MedGen UID:
400232
Concept ID:
C1863204
Disease or Syndrome
10.

Leukoencephalopathy-ataxia-hypodontia-hypomyelination syndrome

POLR3-related leukodystrophy, a hypomyelinating leukodystrophy with specific features on brain MRI, is characterized by varying combinations of four major clinical findings: Neurologic dysfunction, typically predominated by motor dysfunction (progressive cerebellar dysfunction, and to a lesser extent extrapyramidal [i.e., dystonia], pyramidal [i.e., spasticity] and cognitive dysfunctions). Abnormal dentition (delayed dentition, hypodontia, oligodontia, and abnormally placed or shaped teeth). Endocrine abnormalities such as short stature (in ~50% of individuals) with or without growth hormone deficiency, and more commonly, hypogonadotropic hypogonadism manifesting as delayed, arrested, or absent puberty. Ocular abnormality in the form of myopia, typically progressing over several years and becoming severe. POLR3-related leukodystrophy and 4H leukodystrophy are the two recognized terms for five previously described overlapping clinical phenotypes (initially described as distinct entities before their molecular basis was known). These include: Hypomyelination, hypodontia, hypogonadotropic hypogonadism (4H syndrome); Ataxia, delayed dentition, and hypomyelination (ADDH); Tremor-ataxia with central hypomyelination (TACH); Leukodystrophy with oligodontia (LO); Hypomyelination with cerebellar atrophy and hypoplasia of the corpus callosum (HCAHC). Age of onset is typically in early childhood but later-onset cases have also been reported. An infant with Wiedemann-Rautenstrauch syndrome (neonatal progeroid syndrome) was recently reported to have pathogenic variants in POLR3A on exome sequencing. Confirmation of this as a very severe form of POLR3-related leukodystrophy awaits replication in other individuals with a clinical diagnosis of Wiedemann-Rautenstrauch syndrome. [from GeneReviews]

MedGen UID:
390993
Concept ID:
C2676243
Disease or Syndrome
11.

Ectodermal dysplasia 10B, hypohidrotic/hair/tooth type, autosomal recessive

Hypohidrotic ectodermal dysplasia (HED) is characterized by hypotrichosis (sparseness of scalp and body hair), hypohidrosis (reduced ability to sweat), and hypodontia (congenital absence of teeth). The cardinal features of classic HED become obvious during childhood. The scalp hair is thin, lightly pigmented, and slow growing. Sweating, although present, is greatly deficient, leading to episodes of hyperthermia until the affected individual or family acquires experience with environmental modifications to control temperature. Only a few abnormally formed teeth erupt, at a later-than-average age. Physical growth and psychomotor development are otherwise within normal limits. Mild HED is characterized by mild manifestations of any or all the characteristic features. [from GeneReviews]

MedGen UID:
854356
Concept ID:
C3887494
Disease or Syndrome
12.

Fibrous dysplasia of jaw

Cherubism is a childhood-onset, autoinflammatory bone disease characterized by bilateral and symmetric proliferative fibroosseous lesions limited to the mandible and maxilla. The enlargement is usually symmetric in nature. The phenotype ranges from no clinical manifestations to severe mandibular and maxillary overgrowth with respiratory, vision, speech, and swallowing problems. In most affected persons, teeth are displaced, unerupted, unformed, or absent, or may appear to be floating in cystlike spaces; malocclusion, premature exfoliation of deciduous teeth, and root resorption have also been reported. The course and duration of the active process of bone destruction varies between affected individuals; the onset is usually in early childhood, and typically new lesions can occur until puberty. Regression of the lesions occurs as they become filled with bone and remodel during the second and third decade of life. By age 30 years, the facial abnormalities associated with cherubism are not usually recognizable and residual deformity of the jaws is rare. Typically, cherubism is an isolated benign condition; the affected person has normal intellectual skills and is without other physical anomalies. [from GeneReviews]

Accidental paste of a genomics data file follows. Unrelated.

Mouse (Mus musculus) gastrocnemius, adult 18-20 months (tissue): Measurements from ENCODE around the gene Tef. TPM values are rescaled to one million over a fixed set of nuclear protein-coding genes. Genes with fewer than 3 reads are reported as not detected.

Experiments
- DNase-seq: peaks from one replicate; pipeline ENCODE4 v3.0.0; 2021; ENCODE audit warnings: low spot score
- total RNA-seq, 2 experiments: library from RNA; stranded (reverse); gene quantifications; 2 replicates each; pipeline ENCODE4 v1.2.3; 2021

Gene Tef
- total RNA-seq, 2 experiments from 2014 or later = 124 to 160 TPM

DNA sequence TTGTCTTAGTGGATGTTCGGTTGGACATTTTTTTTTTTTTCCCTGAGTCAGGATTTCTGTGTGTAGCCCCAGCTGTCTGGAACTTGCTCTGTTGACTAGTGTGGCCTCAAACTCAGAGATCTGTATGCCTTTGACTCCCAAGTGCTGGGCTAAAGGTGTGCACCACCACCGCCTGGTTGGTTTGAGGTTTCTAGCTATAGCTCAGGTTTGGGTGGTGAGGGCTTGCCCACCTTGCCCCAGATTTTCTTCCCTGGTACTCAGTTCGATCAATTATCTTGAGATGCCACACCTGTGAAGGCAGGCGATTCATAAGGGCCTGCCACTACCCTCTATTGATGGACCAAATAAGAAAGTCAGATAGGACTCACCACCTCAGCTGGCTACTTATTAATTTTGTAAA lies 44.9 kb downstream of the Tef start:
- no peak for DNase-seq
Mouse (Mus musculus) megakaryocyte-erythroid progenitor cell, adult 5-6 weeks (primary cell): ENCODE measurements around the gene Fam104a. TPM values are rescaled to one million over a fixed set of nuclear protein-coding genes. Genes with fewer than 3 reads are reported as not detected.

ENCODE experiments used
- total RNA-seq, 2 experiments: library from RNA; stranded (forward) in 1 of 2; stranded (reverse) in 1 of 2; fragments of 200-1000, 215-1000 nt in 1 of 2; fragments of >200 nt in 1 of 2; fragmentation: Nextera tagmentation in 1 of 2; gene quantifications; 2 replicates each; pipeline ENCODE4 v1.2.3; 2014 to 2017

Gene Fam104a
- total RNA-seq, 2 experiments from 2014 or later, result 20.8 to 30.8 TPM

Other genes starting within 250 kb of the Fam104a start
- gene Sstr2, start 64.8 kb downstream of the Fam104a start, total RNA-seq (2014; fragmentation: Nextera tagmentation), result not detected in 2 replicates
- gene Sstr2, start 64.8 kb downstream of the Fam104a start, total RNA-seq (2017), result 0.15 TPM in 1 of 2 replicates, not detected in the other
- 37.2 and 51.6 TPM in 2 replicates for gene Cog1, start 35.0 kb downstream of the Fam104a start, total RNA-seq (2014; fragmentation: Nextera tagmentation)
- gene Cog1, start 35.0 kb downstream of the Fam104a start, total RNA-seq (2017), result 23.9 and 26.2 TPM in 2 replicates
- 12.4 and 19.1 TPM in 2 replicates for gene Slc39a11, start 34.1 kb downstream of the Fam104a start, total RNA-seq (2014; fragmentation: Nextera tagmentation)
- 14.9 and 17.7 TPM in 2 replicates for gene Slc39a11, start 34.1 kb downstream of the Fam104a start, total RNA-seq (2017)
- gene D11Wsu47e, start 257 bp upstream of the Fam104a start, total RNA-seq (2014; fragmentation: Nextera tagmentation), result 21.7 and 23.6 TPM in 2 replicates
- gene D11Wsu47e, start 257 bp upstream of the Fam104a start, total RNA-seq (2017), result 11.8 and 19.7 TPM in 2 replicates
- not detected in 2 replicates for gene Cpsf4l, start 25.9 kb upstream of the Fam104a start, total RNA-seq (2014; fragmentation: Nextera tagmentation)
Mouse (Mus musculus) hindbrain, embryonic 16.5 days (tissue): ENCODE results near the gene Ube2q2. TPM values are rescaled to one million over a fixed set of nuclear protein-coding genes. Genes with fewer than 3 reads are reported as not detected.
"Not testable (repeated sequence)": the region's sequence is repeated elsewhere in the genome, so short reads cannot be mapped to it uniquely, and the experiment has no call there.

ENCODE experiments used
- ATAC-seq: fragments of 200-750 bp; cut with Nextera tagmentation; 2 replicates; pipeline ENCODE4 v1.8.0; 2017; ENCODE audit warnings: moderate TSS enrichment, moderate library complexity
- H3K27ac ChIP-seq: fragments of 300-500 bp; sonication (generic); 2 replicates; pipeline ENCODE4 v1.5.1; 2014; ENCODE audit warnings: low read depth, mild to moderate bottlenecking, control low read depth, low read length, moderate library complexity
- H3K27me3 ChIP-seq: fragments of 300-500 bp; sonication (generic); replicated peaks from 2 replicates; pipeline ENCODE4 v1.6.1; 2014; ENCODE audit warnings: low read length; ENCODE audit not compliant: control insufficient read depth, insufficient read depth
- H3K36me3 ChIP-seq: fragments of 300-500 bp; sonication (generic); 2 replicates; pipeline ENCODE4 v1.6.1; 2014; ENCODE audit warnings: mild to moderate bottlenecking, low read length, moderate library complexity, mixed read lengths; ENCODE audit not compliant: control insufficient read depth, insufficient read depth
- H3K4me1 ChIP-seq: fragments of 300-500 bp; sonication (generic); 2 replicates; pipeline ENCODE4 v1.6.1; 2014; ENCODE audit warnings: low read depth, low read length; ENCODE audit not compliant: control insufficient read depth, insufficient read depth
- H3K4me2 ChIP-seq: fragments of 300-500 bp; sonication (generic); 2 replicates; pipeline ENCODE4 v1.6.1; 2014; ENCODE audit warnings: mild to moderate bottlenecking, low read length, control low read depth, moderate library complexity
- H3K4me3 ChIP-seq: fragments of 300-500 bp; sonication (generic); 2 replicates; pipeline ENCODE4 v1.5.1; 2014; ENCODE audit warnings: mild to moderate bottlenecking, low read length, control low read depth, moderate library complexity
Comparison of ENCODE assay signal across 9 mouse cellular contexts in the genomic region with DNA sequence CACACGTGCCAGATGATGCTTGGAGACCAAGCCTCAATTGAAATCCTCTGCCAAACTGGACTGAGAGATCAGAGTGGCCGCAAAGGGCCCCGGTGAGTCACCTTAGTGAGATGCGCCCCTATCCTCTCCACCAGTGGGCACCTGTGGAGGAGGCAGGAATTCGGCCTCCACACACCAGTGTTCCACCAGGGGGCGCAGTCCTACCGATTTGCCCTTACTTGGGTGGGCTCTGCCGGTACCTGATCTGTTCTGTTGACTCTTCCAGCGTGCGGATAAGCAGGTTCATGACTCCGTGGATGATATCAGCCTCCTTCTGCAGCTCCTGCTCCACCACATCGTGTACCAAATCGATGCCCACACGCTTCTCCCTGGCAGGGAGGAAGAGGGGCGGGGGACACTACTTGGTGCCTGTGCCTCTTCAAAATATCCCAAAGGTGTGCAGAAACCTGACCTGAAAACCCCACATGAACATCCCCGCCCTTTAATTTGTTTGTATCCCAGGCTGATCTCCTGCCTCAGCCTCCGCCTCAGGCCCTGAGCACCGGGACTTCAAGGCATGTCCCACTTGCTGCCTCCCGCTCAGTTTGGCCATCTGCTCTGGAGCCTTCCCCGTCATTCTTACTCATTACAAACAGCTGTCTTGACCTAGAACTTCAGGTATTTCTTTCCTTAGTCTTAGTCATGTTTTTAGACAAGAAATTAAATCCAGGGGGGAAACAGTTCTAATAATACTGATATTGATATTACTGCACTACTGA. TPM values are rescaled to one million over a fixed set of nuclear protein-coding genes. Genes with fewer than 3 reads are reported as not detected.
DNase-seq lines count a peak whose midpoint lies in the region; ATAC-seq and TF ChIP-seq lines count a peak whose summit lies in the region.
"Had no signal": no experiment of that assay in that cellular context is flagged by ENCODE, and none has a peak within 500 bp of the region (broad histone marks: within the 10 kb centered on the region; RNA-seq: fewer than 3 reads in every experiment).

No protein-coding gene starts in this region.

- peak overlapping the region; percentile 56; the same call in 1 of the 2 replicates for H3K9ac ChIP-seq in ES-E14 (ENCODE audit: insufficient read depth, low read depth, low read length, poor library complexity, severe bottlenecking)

MedGen UID:
40219
Concept ID:
C0008029
Disease or Syndrome
13.

Hennekam lymphangiectasia-lymphedema syndrome 1

Hennekam lymphangiectasia-lymphedema syndrome (HKLLS1) is an autosomal recessive disorder characterized by generalized lymphatic dysplasia affecting various organs, including the intestinal tract, pericardium, and limbs. Additional features of the disorder include facial dysmorphism and cognitive impairment (summary by Alders et al., 2014). Genetic Heterogeneity of Hennekam Lymphangiectasia-Lymphedema Syndrome See also HKLLS2 (616006), caused by mutation in the FAT4 gene (612411) on chromosome 4q28, and HKLLS3 (618154), caused by mutation in the ADAMTS3 gene (605011) on chromosome 4q13. [from OMIM]

MedGen UID:
860487
Concept ID:
C4012050
Disease or Syndrome
14.

ADNP-related multiple congenital anomalies - intellectual disability - autism spectrum disorder